John Oke Bartlett of The Living Tradition
reviews Here and Now by MoiraiMoirai is a band of three confident ladies who perform with aplomb and assurance, which of course is everything one would expect from their exemplary musical pedigree: Jo Freya – Blowzabella, Token Women, Fraser Sisters; Sarah Matthews – Cupola, Cupola:Ward; Melanie Biggs – Former All Blacked Up. The name Moirai comes from Greek mythology depicting the three goddesses of fate who assign every person their allotted destiny by weaving a personal thread of life. The choice of Moirai as a group name is interesting and, in my view, perfectly encapsulates and personifies the essence of the group.
There is something for everybody on this, their second CD, with a mix of musical tastes that combine in a unique style that is a joy to listen to. There is a distinctive quality to their overall sound which is quite inspiring. From a personal point of view, some of the subject material perhaps leans towards a feminine perspective, but there is nothing wrong in that. I particularly liked the instrumental mix and production values of Here & Now - saxophones, clarinets, whistles, flutes and the more usual violin, melodeon and guitar. The choice of instruments available to this talented trio, and perhaps more importantly what to do with them, have created truly creative, robust and innovative arrangements. Of course, their musical talent doesn’t end here because there is also a fine vocal track laid over the whole with fine harmony work throughout.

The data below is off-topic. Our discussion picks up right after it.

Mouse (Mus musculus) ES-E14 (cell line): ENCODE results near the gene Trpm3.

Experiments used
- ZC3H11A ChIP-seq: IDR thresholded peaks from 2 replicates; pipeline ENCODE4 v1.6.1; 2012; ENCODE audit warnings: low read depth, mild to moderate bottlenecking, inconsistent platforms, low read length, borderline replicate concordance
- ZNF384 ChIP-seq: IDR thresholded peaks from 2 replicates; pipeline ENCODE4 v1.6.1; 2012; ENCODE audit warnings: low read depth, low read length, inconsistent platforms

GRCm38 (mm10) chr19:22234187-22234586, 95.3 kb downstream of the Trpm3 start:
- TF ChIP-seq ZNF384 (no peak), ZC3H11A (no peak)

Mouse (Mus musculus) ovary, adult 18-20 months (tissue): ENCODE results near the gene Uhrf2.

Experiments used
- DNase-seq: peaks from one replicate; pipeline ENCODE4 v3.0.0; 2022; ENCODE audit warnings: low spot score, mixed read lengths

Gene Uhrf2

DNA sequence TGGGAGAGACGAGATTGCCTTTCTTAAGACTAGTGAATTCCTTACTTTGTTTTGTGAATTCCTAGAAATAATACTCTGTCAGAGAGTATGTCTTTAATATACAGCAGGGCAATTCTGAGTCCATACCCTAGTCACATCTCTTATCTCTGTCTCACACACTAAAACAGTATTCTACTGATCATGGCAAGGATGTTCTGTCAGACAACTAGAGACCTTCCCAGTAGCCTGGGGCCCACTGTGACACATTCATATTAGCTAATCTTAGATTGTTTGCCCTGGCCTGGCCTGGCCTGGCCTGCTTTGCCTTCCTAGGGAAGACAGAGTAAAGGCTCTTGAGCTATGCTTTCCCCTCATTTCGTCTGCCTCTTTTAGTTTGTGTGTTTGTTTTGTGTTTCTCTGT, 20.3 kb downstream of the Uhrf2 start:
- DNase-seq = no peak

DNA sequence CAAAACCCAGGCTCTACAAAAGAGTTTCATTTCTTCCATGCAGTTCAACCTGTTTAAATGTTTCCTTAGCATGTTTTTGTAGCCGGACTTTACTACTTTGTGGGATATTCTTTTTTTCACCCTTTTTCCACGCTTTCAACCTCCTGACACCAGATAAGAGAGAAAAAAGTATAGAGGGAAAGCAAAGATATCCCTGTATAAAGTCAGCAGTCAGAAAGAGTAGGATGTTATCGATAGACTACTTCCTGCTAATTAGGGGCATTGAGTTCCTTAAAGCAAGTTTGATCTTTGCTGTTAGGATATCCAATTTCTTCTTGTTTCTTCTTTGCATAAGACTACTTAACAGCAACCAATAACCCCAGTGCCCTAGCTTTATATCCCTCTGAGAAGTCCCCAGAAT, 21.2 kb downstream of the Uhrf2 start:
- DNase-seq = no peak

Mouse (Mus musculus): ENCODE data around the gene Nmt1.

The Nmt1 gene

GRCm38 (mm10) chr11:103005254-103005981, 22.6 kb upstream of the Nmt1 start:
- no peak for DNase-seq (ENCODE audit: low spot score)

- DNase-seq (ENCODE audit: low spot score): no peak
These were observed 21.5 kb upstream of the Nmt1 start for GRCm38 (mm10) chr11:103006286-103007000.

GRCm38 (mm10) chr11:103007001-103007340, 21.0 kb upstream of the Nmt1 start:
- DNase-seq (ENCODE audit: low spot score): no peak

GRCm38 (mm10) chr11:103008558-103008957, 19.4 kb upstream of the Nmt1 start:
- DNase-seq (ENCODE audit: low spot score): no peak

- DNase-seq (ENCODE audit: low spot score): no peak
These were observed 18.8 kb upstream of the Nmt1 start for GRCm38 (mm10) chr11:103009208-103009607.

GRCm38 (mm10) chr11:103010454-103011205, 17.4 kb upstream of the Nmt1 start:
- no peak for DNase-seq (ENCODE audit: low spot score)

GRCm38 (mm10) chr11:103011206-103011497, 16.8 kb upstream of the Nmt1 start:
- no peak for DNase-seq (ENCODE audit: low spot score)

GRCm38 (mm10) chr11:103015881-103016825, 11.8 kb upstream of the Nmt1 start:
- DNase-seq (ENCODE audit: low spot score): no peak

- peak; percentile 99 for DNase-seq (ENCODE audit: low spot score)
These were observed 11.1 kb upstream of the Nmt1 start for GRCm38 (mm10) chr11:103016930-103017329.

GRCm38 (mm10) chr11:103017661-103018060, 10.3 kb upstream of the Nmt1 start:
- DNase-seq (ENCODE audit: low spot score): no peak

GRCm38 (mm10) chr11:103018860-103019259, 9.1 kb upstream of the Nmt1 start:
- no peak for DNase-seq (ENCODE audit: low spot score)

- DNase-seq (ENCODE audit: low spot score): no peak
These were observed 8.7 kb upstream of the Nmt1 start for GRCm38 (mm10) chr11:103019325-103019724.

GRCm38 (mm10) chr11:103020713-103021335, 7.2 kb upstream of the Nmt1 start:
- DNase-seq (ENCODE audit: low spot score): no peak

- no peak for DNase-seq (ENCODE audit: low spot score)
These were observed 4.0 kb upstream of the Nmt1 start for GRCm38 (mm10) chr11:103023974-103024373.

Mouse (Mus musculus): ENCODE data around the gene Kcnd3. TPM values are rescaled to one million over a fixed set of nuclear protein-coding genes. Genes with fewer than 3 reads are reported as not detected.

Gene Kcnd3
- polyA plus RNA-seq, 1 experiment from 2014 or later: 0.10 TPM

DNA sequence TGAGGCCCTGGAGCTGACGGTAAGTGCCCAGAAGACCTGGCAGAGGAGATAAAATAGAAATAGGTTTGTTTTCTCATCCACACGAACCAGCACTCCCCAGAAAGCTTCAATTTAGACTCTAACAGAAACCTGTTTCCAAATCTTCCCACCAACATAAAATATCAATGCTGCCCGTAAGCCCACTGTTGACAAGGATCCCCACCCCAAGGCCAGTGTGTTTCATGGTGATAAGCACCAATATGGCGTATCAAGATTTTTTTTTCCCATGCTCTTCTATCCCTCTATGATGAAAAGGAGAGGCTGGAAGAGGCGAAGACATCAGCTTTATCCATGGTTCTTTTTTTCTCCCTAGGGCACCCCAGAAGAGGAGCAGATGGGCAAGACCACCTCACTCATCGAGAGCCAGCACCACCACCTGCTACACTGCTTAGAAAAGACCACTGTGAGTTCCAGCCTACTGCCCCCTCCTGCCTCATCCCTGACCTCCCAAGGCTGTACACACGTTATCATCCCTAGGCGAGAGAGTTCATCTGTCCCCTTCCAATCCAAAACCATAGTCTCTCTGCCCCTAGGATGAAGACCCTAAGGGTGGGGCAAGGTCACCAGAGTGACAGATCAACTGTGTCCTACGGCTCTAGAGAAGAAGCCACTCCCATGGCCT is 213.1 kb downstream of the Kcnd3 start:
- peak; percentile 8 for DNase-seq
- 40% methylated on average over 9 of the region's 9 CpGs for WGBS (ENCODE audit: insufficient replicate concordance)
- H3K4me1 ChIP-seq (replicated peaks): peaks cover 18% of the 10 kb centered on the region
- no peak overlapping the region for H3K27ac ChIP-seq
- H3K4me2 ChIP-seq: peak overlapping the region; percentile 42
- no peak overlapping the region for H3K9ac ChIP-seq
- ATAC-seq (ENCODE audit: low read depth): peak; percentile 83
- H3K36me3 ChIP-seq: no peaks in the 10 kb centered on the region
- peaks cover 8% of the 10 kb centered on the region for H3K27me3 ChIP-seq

On closer inspection, whilst the music is a fusion of styles, some British with the occasional nod towards a European sound, the actual material is firmly rooted in influences and tunes found deep within the tradition. This is a great accolade; to weave contemporary music and older material into a cohesive whole is a very fine skill and a great strength of the group’s identity. A really fine example of great craftsmanship can be found in the “poignant pair of mazurkas”, Muna And Mimi / Steve Fisher’s Lament, composed by Jo Freya and Mel Biggs respectively, which I am sure, if they aren’t already, are destined to become mainstays of sessions the length and breadth of the land. There is a seamless quality to the various tunes that have been employed and twisted together into the construction of some of the tracks, which is quite awe-inspiring.
This is a fine CD, highly recommended – Moirai: ‘Spinners of Destiny’ indeed.